Washington: The Taliban earlier this month announced a deal with a Chinese company to enable oil extraction in the Amu Darya basin in northern Afghanistan, raising alarm bells in the west.

The signing ceremony of the over USD 500 million deal took place on January 5 in the presence of the Chinese envoy to Afghanistan Wang Yu, and other high-ranking Taliban officials, including Abdul Ghani Baradar, the acting deputy prime minister for economic affairs.

"The agreement, the Taliban's first major energy investment contract since its 2021 takeover, represents China's growing strategic interest in the Islamic Emirate," wrote, Washington-based researcher Kyle Sajoyan in the "19fortyfive" publication.

"Despite the growing number of terrorist attacks targeting Chinese nationals in the region, the PRC is showing no signs of stopping its global imperial project in the Muslim world," he added.

Sajoyan, who is a researcher at the American Foreign Policy Council in Washington, DC, said "this recent deal is a prelude to closer economic and security cooperation between Kabul and Beijing, a partnership that will jeopardize Washington's vested interests in the region while limiting America's ability to respond."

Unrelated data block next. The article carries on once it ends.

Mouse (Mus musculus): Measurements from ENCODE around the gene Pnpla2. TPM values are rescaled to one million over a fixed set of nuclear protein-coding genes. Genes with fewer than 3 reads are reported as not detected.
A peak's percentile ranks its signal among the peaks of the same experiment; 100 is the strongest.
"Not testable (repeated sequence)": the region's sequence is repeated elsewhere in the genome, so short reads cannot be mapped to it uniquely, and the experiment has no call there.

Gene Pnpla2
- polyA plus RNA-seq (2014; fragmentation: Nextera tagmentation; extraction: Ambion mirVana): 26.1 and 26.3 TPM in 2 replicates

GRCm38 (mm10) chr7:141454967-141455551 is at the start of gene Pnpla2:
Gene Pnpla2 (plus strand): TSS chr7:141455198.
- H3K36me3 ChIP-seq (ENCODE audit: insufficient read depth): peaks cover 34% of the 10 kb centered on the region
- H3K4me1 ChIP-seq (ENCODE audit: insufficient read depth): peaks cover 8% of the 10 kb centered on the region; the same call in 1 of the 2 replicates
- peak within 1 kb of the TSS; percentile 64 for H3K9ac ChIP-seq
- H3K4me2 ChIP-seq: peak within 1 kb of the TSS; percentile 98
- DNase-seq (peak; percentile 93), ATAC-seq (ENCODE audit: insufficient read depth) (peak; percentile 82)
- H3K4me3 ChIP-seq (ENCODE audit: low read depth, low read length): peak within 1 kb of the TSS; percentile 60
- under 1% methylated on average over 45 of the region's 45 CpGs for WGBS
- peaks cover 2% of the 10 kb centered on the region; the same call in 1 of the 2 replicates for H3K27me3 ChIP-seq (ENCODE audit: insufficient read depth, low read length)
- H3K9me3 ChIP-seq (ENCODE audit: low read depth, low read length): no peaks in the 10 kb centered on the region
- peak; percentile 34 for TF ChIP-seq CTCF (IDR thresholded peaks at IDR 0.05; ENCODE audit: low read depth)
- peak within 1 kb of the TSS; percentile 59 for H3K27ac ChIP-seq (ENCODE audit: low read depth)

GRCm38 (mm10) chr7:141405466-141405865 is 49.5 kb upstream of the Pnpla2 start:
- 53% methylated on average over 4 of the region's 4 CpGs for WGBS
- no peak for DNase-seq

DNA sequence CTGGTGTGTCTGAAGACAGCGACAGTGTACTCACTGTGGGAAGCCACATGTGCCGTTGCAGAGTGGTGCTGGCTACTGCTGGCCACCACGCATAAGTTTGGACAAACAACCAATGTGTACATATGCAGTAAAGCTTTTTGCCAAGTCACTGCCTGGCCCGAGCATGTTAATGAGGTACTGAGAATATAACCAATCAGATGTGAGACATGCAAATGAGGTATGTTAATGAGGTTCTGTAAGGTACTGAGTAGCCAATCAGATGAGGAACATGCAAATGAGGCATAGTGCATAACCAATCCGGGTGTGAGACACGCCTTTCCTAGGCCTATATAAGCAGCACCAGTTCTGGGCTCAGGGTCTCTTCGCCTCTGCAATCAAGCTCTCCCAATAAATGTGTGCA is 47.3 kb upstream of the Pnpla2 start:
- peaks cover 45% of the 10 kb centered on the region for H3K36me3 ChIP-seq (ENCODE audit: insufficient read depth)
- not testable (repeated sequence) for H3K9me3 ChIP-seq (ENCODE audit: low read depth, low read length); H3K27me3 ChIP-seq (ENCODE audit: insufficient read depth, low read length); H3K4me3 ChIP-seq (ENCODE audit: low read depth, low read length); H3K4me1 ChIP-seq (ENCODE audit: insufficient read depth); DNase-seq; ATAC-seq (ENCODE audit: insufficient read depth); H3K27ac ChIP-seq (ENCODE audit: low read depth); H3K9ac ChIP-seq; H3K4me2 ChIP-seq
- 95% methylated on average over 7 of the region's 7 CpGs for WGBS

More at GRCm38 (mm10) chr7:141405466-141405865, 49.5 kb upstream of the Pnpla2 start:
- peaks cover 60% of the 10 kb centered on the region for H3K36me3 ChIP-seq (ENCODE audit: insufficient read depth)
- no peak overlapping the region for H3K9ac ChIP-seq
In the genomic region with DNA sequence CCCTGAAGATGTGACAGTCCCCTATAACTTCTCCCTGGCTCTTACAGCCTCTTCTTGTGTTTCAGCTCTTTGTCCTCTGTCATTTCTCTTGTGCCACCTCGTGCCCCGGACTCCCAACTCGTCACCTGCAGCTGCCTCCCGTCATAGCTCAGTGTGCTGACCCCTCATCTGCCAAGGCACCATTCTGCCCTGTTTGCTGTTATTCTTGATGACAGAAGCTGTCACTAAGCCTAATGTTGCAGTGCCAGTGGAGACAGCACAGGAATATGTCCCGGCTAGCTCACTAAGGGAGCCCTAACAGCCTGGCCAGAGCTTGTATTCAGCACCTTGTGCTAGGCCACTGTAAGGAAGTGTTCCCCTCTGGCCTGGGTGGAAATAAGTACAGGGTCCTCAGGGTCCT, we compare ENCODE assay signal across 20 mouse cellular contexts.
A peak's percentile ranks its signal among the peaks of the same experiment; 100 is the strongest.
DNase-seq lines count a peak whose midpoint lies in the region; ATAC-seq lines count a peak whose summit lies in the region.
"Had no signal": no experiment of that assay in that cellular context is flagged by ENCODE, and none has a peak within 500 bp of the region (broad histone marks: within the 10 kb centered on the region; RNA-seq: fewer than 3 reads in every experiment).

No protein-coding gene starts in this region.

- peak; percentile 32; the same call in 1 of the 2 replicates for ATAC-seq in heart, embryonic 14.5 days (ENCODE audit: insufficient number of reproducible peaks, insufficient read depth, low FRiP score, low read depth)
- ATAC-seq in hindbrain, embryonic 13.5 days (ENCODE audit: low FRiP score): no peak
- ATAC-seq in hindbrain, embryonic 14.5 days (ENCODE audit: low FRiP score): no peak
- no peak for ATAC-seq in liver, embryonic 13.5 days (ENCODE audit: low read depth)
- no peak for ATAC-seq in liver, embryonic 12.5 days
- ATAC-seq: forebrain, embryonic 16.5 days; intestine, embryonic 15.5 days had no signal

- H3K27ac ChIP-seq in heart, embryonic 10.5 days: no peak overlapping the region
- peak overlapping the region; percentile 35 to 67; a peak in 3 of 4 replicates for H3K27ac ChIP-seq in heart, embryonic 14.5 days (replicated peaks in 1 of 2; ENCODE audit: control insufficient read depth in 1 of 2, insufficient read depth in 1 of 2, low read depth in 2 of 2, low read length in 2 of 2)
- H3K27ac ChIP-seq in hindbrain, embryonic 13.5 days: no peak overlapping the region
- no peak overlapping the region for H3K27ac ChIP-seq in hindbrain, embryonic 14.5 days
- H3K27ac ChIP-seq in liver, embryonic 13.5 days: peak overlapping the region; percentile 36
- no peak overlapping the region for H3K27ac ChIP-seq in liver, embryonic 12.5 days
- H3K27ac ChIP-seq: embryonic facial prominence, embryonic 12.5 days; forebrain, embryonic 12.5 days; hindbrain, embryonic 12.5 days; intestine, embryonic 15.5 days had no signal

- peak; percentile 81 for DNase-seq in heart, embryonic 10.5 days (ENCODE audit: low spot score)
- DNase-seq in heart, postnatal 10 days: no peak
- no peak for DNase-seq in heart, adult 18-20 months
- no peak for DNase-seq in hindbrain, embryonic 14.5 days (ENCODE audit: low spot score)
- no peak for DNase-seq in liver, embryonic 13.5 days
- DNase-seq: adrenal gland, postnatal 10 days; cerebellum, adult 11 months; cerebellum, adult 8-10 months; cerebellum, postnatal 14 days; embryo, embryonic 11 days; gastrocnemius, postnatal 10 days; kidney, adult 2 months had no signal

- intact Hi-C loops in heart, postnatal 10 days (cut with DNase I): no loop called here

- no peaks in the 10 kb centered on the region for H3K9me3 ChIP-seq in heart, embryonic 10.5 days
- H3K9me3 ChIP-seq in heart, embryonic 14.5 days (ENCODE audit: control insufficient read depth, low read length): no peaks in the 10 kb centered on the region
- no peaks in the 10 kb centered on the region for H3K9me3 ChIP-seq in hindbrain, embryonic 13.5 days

This deal comes amid rising violence against Chinese nationals in Taliban-run Afghanistan. Last month, gunmen from ISIS-K targeted a Kabul hotel popular with Chinese businessmen.

Despite the growing terrorist threat targeting Beijing, it signed a massive deal to exploit the country's oil reserves. According to a Washington-based expert, part of it is China's growing demand for crude oil as the country reopens after three years of zero-COVID.

"The Amu Darya Basin in northern Afghanistan where the extractions are to take place contains an estimated 87 million barrels worth of crude oil. But outside of Beijing's energy needs is the resource gold mine that Afghanistan sits on," Sajoyan wrote 19fortyfive.

Earlier, the Khaama Press News Agency reported that oil will be produced in the northern provinces of Faryab, Jowzjan and Sar-e Pol, starting with 1,000 tonnes a day. The Taliban-run administration will initially have a 20 per cent stake in the project, which will be gradually increased to 75 per cent to match the rising output.

The Afghan news agency added that the Taliban expects to create 3,000 jobs with this project.

This comes as foreign investment in Taliban-ruled Afghanistan is almost zero since the Islamic outfit's takeover in August 2021. According to the Khaama report, the Taliban is desperately knocking on every single door to attract foreign investment to the country.